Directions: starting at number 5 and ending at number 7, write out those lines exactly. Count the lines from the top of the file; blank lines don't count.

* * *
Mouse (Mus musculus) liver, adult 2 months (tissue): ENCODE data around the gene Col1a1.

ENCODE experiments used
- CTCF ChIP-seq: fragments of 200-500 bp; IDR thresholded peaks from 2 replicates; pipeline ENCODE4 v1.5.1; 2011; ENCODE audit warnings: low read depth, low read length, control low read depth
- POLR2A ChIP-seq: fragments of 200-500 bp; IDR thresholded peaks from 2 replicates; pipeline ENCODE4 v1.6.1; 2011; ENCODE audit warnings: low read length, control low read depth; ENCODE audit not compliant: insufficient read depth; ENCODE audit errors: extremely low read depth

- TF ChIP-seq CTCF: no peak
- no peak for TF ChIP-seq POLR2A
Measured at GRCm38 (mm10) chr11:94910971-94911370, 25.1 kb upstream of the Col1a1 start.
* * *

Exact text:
- TF ChIP-seq CTCF: no peak
- no peak for TF ChIP-seq POLR2A
Measured at GRCm38 (mm10) chr11:94910971-94911370, 25.1 kb upstream of the Col1a1 start.